Genever conventions

London Architecture Biennale, 16-25 June 2006

Somewhere in the cultural wastelands of south London, a furtive figure slips down a secluded backstreet. Glancing round to ensure he is unobserved, he sidles up to an unassuming wooden door. With a knock and a muttered password, he feeds a glistening coin into the door’s special drawer. Moments later, he takes a powerful intoxicant from it, and steals away to consume it in the alleyways of Southwark.

Who is this louche character? Why, dear reader, it could be you – at least if you visit this year’s London Architecture Biennale. For the door in question is not part of a crack den; it is a re-creation of an 18th-century device known as a “Puss and Mew”, dreamt up (in this case) by multimedia artists Luis Carvajal and Annie Davey. “The original Puss and Mew was allegedly a painting of a cat placed in a window or doorway,” explains Carvajal. “A hole was cut where the mouth was – for depositing coins – and a copper pipe protruded from the tail, from which gin was dispensed.”

As fans of Hogarth will know all too well, gin was the narcotic of choice in early 18th-century London. The spirit they drank then – and the variety dispensed from Carvajal and Davey’s Puss and Mew – was a Dutch concoction known as genever, much sweeter and maltier than the later London dry gin. It had been brought over from the Low Countries by William of Orange, who promoted its consumption in preference to dastardly Catholic imports such as brandy. Of course, before too long this state backing dissolved as the English population descended into a morass of what would now be called binge-drinking. Hence the Gin Acts, between 1729 and 1751, which sought to restrict the consumption of the previously state-approved narcotic, and the spirited response of London’s drinkers, driven underground.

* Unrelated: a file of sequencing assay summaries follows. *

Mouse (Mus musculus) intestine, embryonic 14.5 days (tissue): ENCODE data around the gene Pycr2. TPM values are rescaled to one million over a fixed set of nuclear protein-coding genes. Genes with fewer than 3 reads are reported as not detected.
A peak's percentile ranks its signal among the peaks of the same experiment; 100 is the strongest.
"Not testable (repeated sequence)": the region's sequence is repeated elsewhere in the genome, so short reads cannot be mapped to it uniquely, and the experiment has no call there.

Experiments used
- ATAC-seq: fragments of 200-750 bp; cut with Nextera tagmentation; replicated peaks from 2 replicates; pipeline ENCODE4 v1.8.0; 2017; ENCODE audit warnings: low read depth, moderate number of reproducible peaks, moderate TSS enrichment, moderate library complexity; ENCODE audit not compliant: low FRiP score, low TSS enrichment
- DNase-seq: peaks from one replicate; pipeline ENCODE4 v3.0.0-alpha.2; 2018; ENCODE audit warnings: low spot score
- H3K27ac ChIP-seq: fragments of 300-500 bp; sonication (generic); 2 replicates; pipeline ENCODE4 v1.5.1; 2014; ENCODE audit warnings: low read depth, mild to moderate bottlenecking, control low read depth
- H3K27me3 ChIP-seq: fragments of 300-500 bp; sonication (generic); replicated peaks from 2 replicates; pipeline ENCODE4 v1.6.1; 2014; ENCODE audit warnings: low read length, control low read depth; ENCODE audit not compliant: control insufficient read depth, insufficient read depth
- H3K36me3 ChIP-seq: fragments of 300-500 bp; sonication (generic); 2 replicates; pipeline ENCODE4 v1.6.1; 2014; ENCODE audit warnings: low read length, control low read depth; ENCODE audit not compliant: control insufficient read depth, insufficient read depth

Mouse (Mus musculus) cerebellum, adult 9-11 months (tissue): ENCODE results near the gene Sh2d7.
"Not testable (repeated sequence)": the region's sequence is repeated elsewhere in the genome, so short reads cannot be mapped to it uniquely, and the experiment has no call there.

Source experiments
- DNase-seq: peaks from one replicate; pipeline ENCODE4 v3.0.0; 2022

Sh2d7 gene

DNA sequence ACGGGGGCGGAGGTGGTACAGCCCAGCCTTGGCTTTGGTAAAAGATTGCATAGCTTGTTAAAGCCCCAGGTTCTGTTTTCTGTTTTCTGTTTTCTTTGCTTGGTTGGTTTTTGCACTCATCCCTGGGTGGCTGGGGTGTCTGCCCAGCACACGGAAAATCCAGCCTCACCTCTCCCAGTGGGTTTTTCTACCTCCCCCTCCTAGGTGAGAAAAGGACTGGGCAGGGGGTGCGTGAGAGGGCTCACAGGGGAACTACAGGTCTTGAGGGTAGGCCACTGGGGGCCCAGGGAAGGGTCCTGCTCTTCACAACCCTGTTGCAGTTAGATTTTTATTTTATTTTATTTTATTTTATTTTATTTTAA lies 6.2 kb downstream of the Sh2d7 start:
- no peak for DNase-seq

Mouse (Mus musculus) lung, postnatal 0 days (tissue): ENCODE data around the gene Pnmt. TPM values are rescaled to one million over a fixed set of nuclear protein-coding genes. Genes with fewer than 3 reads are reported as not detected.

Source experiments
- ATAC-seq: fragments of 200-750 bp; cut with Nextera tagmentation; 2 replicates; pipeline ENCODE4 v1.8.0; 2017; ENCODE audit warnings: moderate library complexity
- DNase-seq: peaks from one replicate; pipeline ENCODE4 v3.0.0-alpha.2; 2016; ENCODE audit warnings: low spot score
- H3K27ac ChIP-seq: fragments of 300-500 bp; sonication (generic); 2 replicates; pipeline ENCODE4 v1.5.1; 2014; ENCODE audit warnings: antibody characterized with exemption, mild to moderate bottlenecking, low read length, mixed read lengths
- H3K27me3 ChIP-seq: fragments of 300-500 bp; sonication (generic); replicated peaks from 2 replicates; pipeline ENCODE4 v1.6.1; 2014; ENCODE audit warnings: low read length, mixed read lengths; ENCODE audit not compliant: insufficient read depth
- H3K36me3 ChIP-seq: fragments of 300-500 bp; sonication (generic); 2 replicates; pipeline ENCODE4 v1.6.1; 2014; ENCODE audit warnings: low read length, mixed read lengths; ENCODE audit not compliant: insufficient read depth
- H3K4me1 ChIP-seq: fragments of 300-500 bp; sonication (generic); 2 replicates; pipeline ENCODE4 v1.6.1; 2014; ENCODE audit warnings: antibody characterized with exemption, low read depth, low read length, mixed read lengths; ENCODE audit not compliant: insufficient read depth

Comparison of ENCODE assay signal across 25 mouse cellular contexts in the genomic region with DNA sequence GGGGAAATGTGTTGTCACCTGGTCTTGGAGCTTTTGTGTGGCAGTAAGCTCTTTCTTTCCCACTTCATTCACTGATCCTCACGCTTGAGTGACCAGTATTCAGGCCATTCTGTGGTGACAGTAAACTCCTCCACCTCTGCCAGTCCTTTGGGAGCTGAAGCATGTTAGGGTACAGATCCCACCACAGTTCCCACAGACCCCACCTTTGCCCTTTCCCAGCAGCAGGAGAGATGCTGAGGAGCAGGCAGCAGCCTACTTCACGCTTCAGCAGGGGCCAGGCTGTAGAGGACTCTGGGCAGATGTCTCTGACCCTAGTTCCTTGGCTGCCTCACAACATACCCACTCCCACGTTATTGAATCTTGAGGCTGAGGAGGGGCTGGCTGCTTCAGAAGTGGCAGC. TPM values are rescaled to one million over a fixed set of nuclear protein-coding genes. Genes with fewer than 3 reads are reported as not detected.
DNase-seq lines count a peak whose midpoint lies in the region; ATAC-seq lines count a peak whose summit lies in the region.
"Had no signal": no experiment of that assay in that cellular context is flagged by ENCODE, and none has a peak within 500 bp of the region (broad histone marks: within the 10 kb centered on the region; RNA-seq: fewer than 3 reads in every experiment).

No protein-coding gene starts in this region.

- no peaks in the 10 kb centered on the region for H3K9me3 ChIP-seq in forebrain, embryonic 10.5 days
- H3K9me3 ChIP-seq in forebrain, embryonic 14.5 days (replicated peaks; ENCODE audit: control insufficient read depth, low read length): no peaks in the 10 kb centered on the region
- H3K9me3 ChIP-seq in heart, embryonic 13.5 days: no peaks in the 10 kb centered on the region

“London’s poor lived in close-knit communities that allowed the Puss and Mew to exist,” says Carvajal. “The unpopular – and ultimately unsuccessful – Gin Acts could not suppress the powerful new social forces that had led to the huge consumption of gin.” An entire illegal subculture grew up, much like the speakeasies of Prohibition-era America, or the drug dens of modern times. To re-create the illicit frisson of the 1730s bootleg trade, Carvajal and Davey have minted special trade tokens for the project, similar to the parallel currencies of the genever shadow-world. The head of the token depicts a coin dropping onto a cat’s tongue; on the reverse, a shot of gin is shown squirting from the mog’s tail. These tokens are the only currency that will be accepted at the Puss and Mew. You can obtain yours from a modern vending machine (installed at the Ragged School on Union Street) and then take it along to the door to obtain your dram of genever.

And where, you may be wondering, is the Puss and Mew itself? That’s not a question that should be posed in polite society. You might as well ask a justice of the peace if he knows where to score a rock of crack.

First published in World of Interiors issue 285. Reproduced with permission.

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